Over ninety minutes, for example, Wood’s character barely progresses from her ‘dumb bimbo’ beginnings, her only moments of intelligence or clarity coming thanks to her contact with the Svengali-like Allen/David character. When her Bible-bashing parents show up, they are so thinly and one-dimensionally characterised that they’d barely pass muster in a school play. Allen’s starting point is the essential correctness of his pessimistic humanist-liberal position, and he’s unwilling even to consider why anybody else might think differently, let alone to explore different points-of-view with real flesh-and-blood characters.

It’s become commonplace in recent years to discuss Allen’s work in terms of an interminable decline and to hope, increasingly forlornly, for that elusive ‘return-to-form’ that I mentioned earlier. But, for this viewer at least, the shockingly poor quality of most the director’s recent output also raises some awkward questions about the earlier work that was once so admired. After all, what ‘form’ are we talking about here? Haven’t the faults that are so visible today always been there to some extent?

Whatever Works, Woody Allen, Larry David

Woody directing, yesterday

Go back even to Allen’s best stuff – Hannah and Her Sisters, say – and isn’t it possible to detect at least the beginnings of that tone-deaf approach to dialogue that was to wreak so much havoc in, say, Match Point? As a Brit, did I just notice it more in Match Point than I do in the New York films? Haven’t characters in Allen films always sounded like they’re reading his prose from an autocue?

And then there’s Manhattan – a beautifully-photographed film. But take the photography away and what are you left with? A slightly-better version of Whatever Works, maybe, with Allen’s huge ego again at the centre of a story that has essentially been constructed to provide a ludicrous (and expensive) validation of its director’s fondness for younger women.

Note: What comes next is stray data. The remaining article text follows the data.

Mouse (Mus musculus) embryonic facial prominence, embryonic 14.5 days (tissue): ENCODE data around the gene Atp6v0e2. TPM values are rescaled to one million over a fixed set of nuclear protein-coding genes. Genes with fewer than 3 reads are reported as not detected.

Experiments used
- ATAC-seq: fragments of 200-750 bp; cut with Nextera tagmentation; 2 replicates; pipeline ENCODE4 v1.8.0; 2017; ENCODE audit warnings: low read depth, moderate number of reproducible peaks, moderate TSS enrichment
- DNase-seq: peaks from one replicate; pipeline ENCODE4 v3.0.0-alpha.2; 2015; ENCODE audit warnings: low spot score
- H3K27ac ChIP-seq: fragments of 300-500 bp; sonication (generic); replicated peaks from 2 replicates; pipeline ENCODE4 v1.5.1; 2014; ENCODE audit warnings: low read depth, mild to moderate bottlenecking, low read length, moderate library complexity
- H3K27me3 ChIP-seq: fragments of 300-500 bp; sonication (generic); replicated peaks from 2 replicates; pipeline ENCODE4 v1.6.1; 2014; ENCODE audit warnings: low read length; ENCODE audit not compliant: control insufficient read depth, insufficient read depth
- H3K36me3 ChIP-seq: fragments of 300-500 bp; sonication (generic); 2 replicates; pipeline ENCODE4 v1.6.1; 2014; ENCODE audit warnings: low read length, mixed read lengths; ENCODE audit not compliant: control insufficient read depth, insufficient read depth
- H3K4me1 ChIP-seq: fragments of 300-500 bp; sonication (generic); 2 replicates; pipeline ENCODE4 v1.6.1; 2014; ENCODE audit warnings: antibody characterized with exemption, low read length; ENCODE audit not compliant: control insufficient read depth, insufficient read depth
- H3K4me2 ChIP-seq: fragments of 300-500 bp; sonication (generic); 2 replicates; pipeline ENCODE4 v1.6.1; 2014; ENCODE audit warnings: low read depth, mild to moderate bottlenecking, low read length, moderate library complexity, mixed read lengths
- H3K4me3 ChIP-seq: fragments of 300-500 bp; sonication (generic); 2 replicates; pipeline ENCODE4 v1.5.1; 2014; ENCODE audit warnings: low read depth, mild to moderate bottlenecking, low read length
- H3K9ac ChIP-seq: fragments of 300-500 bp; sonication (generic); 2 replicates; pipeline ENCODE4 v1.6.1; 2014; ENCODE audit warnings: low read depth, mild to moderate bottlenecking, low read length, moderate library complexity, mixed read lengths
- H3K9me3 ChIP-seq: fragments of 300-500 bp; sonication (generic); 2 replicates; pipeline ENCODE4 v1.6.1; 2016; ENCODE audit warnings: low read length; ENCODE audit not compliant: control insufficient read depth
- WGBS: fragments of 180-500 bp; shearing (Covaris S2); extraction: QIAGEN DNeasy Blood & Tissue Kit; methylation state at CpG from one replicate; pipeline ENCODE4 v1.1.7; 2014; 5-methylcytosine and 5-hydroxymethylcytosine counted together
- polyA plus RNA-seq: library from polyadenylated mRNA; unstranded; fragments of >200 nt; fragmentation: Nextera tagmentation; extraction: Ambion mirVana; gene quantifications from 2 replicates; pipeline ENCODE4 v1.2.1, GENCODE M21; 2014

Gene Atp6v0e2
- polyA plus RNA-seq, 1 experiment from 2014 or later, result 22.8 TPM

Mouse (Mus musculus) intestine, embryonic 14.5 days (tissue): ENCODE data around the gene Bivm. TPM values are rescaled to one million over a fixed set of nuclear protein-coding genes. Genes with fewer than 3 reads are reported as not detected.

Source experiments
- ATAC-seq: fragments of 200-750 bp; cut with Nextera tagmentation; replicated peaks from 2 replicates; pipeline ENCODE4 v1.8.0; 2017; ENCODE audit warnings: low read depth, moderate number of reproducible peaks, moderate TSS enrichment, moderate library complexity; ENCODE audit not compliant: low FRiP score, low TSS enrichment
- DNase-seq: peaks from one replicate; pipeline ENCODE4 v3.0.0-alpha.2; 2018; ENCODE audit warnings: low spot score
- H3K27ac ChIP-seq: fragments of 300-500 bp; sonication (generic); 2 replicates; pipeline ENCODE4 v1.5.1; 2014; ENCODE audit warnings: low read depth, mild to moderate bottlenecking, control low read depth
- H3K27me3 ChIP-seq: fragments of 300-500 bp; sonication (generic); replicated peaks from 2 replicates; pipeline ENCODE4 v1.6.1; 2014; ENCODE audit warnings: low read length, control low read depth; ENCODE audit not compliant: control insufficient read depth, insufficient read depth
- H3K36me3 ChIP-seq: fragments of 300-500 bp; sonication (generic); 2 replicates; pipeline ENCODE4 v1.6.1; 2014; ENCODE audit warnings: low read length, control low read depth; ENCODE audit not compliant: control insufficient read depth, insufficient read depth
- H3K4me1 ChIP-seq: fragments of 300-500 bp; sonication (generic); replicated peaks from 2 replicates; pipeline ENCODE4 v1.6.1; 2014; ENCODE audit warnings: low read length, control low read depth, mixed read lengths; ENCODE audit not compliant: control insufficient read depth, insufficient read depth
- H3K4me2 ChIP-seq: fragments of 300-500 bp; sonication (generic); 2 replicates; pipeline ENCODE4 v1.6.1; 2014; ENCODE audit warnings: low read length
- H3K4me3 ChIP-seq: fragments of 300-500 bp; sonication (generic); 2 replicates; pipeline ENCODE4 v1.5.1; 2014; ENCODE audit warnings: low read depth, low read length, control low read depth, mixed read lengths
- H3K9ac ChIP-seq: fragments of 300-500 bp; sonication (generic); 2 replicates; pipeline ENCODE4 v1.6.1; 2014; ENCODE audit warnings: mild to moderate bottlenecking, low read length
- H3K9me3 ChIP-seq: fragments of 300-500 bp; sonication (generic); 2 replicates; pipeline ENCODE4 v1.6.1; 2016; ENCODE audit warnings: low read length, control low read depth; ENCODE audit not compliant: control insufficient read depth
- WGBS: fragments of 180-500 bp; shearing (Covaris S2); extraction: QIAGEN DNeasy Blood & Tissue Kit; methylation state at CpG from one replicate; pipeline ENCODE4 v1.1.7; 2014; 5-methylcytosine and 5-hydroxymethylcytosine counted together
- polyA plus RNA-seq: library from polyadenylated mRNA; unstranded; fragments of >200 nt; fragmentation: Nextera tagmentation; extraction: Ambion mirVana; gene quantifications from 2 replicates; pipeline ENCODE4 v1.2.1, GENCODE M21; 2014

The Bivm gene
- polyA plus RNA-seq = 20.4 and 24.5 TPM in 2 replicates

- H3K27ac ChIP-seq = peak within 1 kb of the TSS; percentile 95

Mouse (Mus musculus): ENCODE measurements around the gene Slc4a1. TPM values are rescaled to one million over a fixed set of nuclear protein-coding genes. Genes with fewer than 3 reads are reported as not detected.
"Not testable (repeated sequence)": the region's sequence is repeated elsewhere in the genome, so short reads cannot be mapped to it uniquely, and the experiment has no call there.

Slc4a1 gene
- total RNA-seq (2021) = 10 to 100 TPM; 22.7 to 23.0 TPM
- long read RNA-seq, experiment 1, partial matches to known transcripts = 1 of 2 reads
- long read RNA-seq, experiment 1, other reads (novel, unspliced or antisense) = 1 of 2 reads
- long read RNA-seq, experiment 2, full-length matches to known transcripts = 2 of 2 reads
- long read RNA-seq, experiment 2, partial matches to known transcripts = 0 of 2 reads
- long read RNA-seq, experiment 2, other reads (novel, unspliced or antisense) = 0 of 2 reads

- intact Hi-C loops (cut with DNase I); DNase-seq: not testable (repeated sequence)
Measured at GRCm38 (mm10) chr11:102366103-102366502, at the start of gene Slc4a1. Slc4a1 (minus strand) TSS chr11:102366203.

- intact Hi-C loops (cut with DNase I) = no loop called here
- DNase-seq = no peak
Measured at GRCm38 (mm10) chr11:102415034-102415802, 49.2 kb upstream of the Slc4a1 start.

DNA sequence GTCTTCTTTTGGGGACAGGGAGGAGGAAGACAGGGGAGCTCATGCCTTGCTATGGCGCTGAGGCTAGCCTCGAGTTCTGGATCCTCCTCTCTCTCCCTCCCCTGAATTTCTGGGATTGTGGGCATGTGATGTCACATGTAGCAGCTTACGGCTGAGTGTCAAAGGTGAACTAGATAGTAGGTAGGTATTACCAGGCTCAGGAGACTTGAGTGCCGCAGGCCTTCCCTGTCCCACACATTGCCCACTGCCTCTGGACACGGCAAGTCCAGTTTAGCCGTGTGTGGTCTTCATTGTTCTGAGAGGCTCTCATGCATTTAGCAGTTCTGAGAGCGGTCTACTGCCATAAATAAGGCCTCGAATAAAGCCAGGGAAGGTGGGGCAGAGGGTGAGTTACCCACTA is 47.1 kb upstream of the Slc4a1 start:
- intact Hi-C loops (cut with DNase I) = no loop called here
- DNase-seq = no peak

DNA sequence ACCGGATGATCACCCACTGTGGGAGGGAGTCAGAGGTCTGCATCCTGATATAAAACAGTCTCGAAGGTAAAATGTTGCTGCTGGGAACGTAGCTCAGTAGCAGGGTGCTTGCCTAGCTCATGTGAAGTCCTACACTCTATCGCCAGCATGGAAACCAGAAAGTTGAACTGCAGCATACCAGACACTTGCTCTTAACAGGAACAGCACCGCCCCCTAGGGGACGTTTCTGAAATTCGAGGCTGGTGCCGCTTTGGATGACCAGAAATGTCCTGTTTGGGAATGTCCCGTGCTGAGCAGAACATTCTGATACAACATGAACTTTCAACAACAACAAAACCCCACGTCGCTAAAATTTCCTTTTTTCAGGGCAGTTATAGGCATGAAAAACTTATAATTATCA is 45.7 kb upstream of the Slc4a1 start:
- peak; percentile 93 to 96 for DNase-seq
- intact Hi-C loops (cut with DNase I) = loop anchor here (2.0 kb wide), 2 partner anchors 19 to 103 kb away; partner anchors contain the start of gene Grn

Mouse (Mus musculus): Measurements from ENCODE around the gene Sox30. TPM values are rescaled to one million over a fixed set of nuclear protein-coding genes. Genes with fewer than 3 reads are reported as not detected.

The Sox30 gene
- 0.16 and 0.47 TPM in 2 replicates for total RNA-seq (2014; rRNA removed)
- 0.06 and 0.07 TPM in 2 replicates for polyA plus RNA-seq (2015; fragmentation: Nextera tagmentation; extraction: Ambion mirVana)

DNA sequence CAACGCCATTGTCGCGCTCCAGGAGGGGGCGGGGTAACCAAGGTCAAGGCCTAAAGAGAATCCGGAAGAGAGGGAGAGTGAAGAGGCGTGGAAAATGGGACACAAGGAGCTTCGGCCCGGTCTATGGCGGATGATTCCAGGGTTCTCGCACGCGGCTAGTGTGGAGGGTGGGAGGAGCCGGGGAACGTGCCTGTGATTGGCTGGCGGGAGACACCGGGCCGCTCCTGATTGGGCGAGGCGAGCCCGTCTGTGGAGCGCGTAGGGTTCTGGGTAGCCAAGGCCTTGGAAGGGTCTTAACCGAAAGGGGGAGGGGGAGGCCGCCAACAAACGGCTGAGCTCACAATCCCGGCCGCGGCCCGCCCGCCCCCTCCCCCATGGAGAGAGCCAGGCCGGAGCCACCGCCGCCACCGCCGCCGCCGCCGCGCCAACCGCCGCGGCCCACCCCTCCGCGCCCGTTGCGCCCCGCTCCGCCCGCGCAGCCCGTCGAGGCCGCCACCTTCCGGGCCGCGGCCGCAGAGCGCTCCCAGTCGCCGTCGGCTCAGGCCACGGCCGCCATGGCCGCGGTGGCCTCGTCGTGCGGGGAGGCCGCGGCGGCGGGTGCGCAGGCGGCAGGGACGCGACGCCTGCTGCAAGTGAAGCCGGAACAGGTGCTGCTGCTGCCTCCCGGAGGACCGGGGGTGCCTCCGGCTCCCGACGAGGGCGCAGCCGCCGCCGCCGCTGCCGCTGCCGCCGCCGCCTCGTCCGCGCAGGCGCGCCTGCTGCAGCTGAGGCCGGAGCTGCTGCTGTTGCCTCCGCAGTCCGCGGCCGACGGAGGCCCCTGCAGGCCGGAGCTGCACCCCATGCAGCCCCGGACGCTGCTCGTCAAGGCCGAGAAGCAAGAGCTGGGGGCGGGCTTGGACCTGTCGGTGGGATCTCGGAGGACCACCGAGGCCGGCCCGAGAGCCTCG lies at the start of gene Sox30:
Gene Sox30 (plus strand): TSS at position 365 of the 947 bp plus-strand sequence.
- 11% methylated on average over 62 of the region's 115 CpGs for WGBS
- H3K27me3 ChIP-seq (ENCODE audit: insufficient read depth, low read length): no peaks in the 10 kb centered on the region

Maybe I’m being harsh here. But as Allen ages and calcifies it’s getting increasingly difficult to let him off the hook. Like a grumpy old man he’s retreated from the world, and seemingly from other people too. Convinced that he’s in the right, and that everyone else is either stupid or misguided, he seems happy to trot out storylines and characters based on little more than his own prejudices, like some kind of highly-literate saloon-bar bore.

In Woody Allen’s decline then, there are surely lessons for other ageing film-makers out there. Not so much that they should ‘rage, rage against the dying of the light’ – Allen has proved himself more than capable on that front – but more that they should rage, rage against complacency, against any comfortable, fixed view of the world, and against the idea that they can ever or will ever have all of the answers.



2 responses

7 07 2010
Paul Baxter

Ey up,

Just got round to seeing this and it stuck me too how insular the film was. There seems to be no connection with the contemporary world – Even the modern art a character produces seems retro – I mean, who does collages anymore?

Also, a pet peev: I HATED that “English” character (who said “I’ll treasure the compliment” mentioned above) whose name was RANDY LEE JAMES!?!? I wasn’t sure if it was a joke I wasn’t getting.

At what point does auteurism just become schtick?

7 07 2010

You’re not wrong Mr. B.! I was also somewhat annoyed by the whole smug, New York-centric tone of the film, which seemed to suggest that all a Bible-bashing soccer Mom from the South needs to sort her out is the chance to develop her photography skills in Manhattan. OK, so it’s supposed to be a comedy, but even the broadest kind of satire only really works if you try to understand your enemy a little bit first.